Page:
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The "label" on this documentary leads us to believe it is going to be about a very sick man, Melvin Just, a man who killed a woman in cold blood (proven beyond any reasonable doubt), and who not only sexually molested young girls so little it gives you the creeps, but even married women with two year old daughters so he could do this. Yuck.
That is the "label".
But the documentary is more about the family, and the harrowing lives they now lead. You feel so much for them, and understand their pain. The director is part of the family, and was able to get deep into the personalities of the women, now adults.
As adults, you can see they are struggling with simple communication skills. One, in particular, a lady with dark hair, who finds herself compromised by her own brother later, and who rambles incoherently, lost and confused. She touches you the most. If you met her, you would probably find it hard not to fall for her.
The striking thing about these women is how much they seem like women you probably work with, or have seen somewhere.
There is no doubt that Melvin was abusive. He took advantage of those weaker than himself, and probably joked about it with his friends.
The documentary is done while Melvin is on his last legs. Old, fat, in a wheelchair, obviously dying, and helpless. Now, each of his victims is stronger than he is.
When he is not present, the women contemplate retribution. The narrator, whose mother he molested, holds back his anger, but confronts Melvin with the facts. Melvin is in denial. Is he lying? Or his mind totally gone? It doesn't matter. He's now in the "vulnerable" position.
Near the end, the women visit him in the nursing home. They don't kick him or abuse him. They hug him, and show themselves to be mature, civilized people. It appears that at least while making this film, that Whitney himself had too much wasted anger for a wheelchair bound loser. His relatives had a much healthier outlook, which gives insight that is not recognized yet in college Psychology classes I've taken, that victims of abuse actually do get stronger, so to speak.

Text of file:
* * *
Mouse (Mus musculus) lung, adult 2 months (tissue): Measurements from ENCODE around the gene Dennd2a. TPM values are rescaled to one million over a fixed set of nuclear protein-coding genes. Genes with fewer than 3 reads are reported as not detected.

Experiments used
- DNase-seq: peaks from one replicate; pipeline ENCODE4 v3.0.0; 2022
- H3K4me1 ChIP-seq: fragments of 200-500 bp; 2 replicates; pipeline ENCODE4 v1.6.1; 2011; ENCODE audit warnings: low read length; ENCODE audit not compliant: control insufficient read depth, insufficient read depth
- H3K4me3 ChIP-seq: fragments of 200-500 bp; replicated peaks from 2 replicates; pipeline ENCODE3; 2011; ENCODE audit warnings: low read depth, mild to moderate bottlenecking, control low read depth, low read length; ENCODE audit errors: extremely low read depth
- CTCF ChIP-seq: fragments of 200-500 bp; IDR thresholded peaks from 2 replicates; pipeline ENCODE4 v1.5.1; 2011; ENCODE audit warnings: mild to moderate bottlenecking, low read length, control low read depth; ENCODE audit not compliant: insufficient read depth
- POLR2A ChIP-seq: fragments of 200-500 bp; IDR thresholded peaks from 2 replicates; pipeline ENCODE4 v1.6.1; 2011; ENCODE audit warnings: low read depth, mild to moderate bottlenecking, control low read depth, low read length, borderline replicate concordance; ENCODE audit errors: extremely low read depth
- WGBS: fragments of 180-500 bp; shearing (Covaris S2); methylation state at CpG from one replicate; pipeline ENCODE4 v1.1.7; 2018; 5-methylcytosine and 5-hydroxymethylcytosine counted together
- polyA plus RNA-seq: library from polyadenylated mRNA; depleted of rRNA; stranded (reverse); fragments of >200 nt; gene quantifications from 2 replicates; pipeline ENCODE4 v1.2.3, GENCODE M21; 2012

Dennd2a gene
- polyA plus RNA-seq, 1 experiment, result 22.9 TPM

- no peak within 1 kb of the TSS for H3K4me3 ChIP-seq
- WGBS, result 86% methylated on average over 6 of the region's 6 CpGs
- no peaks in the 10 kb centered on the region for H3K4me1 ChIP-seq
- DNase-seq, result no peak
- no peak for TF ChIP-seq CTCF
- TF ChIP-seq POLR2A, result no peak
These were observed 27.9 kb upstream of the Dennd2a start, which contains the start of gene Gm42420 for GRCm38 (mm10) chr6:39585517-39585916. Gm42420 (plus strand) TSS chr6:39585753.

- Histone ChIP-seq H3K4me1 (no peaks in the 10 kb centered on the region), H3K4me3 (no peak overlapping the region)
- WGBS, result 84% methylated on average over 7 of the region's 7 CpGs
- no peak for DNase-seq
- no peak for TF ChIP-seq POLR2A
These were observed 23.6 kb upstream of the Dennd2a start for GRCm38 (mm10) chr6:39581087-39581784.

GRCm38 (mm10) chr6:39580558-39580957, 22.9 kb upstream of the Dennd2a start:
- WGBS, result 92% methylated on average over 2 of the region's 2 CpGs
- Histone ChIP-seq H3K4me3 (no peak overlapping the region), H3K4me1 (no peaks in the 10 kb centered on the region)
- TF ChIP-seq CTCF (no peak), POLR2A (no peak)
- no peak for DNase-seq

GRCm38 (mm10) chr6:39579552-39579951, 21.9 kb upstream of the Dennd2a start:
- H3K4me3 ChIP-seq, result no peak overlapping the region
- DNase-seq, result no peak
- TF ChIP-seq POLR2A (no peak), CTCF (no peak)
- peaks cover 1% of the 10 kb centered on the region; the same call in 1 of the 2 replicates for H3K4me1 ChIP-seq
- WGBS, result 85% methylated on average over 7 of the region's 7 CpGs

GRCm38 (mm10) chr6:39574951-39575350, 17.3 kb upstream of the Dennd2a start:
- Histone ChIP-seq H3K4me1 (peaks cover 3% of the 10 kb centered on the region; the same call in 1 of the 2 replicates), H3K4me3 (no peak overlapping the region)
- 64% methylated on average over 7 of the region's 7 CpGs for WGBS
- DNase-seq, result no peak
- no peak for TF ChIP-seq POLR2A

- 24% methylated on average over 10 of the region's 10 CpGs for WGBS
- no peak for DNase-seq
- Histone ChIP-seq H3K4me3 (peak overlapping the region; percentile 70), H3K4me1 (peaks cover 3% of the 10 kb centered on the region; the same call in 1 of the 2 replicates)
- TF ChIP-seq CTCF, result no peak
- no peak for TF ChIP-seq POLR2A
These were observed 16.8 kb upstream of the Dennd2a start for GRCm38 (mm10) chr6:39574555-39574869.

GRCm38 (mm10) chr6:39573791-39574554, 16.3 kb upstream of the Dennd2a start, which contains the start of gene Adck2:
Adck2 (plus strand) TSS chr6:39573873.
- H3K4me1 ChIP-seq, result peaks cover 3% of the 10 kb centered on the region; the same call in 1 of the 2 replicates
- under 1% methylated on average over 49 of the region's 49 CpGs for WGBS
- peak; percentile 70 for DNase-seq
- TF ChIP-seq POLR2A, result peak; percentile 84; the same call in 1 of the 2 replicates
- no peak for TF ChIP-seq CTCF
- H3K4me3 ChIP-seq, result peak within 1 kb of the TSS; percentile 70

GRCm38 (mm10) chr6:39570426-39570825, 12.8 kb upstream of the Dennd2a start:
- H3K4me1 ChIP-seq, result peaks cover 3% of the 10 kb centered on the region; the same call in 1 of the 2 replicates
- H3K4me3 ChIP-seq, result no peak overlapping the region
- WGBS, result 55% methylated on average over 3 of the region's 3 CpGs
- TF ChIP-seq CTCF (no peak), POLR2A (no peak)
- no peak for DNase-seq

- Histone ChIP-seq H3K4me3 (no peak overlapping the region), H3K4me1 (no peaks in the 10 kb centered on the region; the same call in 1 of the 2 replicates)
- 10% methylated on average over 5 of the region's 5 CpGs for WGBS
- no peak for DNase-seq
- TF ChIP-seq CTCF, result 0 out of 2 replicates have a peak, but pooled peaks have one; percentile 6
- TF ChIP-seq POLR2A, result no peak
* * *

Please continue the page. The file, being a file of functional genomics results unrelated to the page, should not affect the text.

And it all disappears. All their emotional problems fade away, as they have this victory. And it is a victory. There's nothing left to do to Melvin. Now, they want to be "better people" than he was. Killing him now would just ease his suffering.
This is a documentary for the mature minded. Most of us have been abused by people with more power. Those who live through torments know that you don't have to look for "hate". There are plenty of "Melvins" out there who will look you up, and bring their hate upon you, for no reason. On utube, there are "Melvins" posting hate messages towards the family, claiming they would have done some vile terrible things to Melvin in their place.
That's the kind of hatred the narrator and the women struggle to avoid, and yet they find "Melvins" out there who hate them for not being immature savages like Melvin. "Ironic" is the word that leaps to mind, as you see these people post their hatred, not even realizing they are "Melvins".
Melvin didn't know he was Melvin.
But the family knows. These are brighter people than they appear to be, one with an IQ over 150 that we know of. The abuse upon them is the story. There are those who try to deal with it, and there are those who spitefully abuse. These women showed they could rise above the hatred, though they will still have doubts, and moments where they want retribution. The bottom line is that they rose above it, that they proved they were not "Melvins".
That is victory.
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